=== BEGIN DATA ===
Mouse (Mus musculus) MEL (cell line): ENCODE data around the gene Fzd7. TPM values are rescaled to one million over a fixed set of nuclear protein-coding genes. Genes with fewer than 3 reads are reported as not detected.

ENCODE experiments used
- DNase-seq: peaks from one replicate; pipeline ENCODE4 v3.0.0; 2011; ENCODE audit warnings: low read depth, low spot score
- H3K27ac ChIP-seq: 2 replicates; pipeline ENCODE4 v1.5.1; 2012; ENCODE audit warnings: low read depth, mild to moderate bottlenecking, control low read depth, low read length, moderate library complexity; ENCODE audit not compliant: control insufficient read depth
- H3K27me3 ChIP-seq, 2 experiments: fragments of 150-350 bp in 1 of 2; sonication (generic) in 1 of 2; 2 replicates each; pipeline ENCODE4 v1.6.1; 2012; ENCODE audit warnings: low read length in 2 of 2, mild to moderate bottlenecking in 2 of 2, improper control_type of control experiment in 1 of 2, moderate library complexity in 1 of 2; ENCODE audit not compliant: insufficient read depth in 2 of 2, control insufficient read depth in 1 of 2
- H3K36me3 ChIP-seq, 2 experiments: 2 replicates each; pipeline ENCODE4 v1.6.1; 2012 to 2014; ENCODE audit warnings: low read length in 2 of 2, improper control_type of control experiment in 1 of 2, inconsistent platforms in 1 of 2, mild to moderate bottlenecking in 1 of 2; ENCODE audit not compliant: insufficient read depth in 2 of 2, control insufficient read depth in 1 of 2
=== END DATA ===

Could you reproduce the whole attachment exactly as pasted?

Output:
Mouse (Mus musculus) MEL (cell line): ENCODE data around the gene Fzd7. TPM values are rescaled to one million over a fixed set of nuclear protein-coding genes. Genes with fewer than 3 reads are reported as not detected.

ENCODE experiments used
- DNase-seq: peaks from one replicate; pipeline ENCODE4 v3.0.0; 2011; ENCODE audit warnings: low read depth, low spot score
- H3K27ac ChIP-seq: 2 replicates; pipeline ENCODE4 v1.5.1; 2012; ENCODE audit warnings: low read depth, mild to moderate bottlenecking, control low read depth, low read length, moderate library complexity; ENCODE audit not compliant: control insufficient read depth
- H3K27me3 ChIP-seq, 2 experiments: fragments of 150-350 bp in 1 of 2; sonication (generic) in 1 of 2; 2 replicates each; pipeline ENCODE4 v1.6.1; 2012; ENCODE audit warnings: low read length in 2 of 2, mild to moderate bottlenecking in 2 of 2, improper control_type of control experiment in 1 of 2, moderate library complexity in 1 of 2; ENCODE audit not compliant: insufficient read depth in 2 of 2, control insufficient read depth in 1 of 2
- H3K36me3 ChIP-seq, 2 experiments: 2 replicates each; pipeline ENCODE4 v1.6.1; 2012 to 2014; ENCODE audit warnings: low read length in 2 of 2, improper control_type of control experiment in 1 of 2, inconsistent platforms in 1 of 2, mild to moderate bottlenecking in 1 of 2; ENCODE audit not compliant: insufficient read depth in 2 of 2, control insufficient read depth in 1 of 2